Solar panels are made up of a number of individual solar cells. The properties of these cells determines the overall maximum power of the entire panel. The electrical power that solar panels generate is measured in watts. Each solar panel has a listed rating of output watts based on its power output under specific sunlight conditions.
Power Ratings and Panel Efficiency
The solar energy available to solar panel systems depends on a number of factors. Latitude, weather and the angle of incoming sunlight each affect the amount of solar energy available at a location. However, in order to rate solar panels for comparison, manufacturers assume an average available solar energy of 1,000 watts per square meter. The percentage of that energy that is converted into electrical energy is the panel's efficiency. For example, a 1-square-meter panel might have a power output rating of 150 watts. Assuming 1,000 available watts, this panel converts 15 percent of that solar energy into electrical energy. Therefore, this panel has an efficiency of 15 percent. The average silicon solar panel produces power at roughly 15 to 18 percent efficiency, depending on silicon crystal type.
Characteristics of Solar Cells
The power output of a solar panel depends on the voltage and current generated by its individual cells. Voltage is the electrical potential difference between two points and is measured in volts. Current is the measurement of the flow of electric charge through a given area and is measured in amps. A typical silicon solar cell generates between 0.5 and 0.6 volts. The output current varies depending on the size of the cell. In general, a typical commercially-available silicon cell produces a current between 28 and 35 milliamps per square centimeter. When cells are combined, current and voltage can be increased. Power is the product of voltage and current. Therefore, larger modules will have larger output watt ratings.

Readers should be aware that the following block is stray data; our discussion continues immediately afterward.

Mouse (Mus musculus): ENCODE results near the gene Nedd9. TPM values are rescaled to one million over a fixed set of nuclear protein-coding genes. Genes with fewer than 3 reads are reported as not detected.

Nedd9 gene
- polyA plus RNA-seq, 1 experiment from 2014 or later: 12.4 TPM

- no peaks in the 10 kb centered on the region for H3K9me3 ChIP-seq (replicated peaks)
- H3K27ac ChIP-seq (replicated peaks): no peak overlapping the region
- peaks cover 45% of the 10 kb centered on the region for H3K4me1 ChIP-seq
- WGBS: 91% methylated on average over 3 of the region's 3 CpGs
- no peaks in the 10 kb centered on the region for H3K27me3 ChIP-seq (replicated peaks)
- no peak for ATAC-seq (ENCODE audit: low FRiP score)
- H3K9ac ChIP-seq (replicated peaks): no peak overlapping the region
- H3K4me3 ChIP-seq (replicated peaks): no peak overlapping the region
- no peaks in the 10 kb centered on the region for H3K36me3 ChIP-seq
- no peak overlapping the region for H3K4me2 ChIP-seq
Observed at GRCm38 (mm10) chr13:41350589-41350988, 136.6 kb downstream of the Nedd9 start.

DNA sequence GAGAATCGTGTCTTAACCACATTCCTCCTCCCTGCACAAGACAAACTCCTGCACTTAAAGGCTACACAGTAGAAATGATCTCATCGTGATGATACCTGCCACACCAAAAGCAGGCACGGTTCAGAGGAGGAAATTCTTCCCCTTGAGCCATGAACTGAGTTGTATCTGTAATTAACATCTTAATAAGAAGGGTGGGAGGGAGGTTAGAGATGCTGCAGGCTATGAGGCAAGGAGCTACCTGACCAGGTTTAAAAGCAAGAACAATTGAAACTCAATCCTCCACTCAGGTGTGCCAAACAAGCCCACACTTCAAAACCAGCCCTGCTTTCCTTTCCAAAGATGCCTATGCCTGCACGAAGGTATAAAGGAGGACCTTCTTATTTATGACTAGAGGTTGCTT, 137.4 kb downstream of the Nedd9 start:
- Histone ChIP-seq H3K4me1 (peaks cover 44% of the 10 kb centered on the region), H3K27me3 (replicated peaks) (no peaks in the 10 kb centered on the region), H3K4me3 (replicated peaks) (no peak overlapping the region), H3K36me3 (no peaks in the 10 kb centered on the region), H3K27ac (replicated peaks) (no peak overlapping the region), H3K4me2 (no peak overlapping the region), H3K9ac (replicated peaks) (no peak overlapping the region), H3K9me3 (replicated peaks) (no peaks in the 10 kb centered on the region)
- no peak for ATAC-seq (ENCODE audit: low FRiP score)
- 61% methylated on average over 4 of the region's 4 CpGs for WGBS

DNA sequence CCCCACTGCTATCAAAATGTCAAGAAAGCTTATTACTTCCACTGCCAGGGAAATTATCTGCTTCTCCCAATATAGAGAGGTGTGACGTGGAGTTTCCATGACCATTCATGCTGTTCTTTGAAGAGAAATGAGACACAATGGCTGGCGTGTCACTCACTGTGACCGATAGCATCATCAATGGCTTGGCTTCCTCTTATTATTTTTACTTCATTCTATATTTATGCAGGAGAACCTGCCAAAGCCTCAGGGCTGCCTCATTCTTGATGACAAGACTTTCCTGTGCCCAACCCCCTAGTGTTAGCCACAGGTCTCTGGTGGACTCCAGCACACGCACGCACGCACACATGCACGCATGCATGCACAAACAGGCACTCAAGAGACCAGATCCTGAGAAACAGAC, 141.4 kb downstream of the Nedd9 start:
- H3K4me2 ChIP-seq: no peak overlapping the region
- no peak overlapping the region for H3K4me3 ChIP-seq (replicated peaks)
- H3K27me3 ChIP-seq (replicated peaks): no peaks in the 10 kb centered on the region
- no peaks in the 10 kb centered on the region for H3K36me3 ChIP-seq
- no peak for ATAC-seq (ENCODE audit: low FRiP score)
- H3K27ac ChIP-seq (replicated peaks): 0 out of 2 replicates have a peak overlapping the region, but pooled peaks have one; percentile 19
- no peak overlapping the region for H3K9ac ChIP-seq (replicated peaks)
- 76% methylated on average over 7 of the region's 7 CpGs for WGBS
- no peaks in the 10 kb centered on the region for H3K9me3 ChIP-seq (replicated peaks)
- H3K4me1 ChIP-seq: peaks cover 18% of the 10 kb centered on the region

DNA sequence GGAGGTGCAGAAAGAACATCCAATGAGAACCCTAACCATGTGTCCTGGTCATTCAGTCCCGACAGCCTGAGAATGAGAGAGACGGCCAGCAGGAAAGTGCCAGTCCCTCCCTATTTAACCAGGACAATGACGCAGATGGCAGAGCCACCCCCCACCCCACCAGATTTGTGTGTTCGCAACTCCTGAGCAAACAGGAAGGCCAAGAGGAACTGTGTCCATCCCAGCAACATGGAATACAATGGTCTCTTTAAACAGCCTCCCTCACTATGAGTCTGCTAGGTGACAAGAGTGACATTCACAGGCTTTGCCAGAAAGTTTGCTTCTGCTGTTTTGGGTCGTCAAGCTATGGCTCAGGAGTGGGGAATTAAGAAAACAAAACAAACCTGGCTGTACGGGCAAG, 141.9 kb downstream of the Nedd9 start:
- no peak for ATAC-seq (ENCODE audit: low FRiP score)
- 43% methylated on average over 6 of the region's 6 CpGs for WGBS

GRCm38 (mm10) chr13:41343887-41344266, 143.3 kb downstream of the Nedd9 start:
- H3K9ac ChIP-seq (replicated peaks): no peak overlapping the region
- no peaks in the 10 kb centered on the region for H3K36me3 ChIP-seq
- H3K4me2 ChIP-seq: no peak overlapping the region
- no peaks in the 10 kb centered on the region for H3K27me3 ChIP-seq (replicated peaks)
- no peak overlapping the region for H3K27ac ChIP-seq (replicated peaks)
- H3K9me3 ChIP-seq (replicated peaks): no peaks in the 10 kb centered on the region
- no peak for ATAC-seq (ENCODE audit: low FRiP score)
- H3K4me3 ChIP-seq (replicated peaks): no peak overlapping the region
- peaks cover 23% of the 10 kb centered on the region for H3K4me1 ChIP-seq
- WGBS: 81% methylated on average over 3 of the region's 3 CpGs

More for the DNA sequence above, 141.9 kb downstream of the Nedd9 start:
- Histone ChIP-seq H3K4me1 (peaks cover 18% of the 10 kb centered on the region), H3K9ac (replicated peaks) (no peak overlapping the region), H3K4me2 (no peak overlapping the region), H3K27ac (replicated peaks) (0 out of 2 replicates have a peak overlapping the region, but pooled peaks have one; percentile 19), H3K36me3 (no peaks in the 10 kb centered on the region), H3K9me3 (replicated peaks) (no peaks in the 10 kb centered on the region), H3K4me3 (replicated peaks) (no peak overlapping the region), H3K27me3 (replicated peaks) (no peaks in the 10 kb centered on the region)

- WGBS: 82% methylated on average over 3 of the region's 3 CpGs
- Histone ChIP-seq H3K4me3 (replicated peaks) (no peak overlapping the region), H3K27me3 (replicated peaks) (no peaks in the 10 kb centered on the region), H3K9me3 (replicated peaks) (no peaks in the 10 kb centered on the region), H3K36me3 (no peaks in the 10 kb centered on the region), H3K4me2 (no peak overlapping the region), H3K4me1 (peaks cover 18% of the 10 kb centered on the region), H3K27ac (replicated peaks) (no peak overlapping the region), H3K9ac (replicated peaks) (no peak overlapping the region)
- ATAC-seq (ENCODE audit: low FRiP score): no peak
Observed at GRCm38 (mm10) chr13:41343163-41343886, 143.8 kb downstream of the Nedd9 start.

Cells can be connected in either series or parallel connections. Series connections consist of cells connected end to end. When cells are connected in series, their voltages add but their currents do not; the current of a series connection is the same as one cell. For example, two cells that produce 0.6 volts connected in series would produce 1.2 volts. However, the current would not increase. Parallel connections consist of cells connected side by side. When cells are connected in parallel, their currents add, but their voltages do not. You can combine these two types of connections in order to obtain nearly any combination of voltage and current, resulting in a wide variety of output power ratings.
Shading and Output Watts
If solar panels are shaded directly or receive a reduced amount of sunlight, their current decreases. Therefore, they will produce a lower amount of power. If a shaded cell is connected in series with other cells, the overall current of the series connection is limited to that of the shaded cell. In extreme cases, this power imbalance can damage a solar panel. For this reason, panels are typically equipped with components called bypass diodes, which redirect the flow of current around shaded or impaired cells.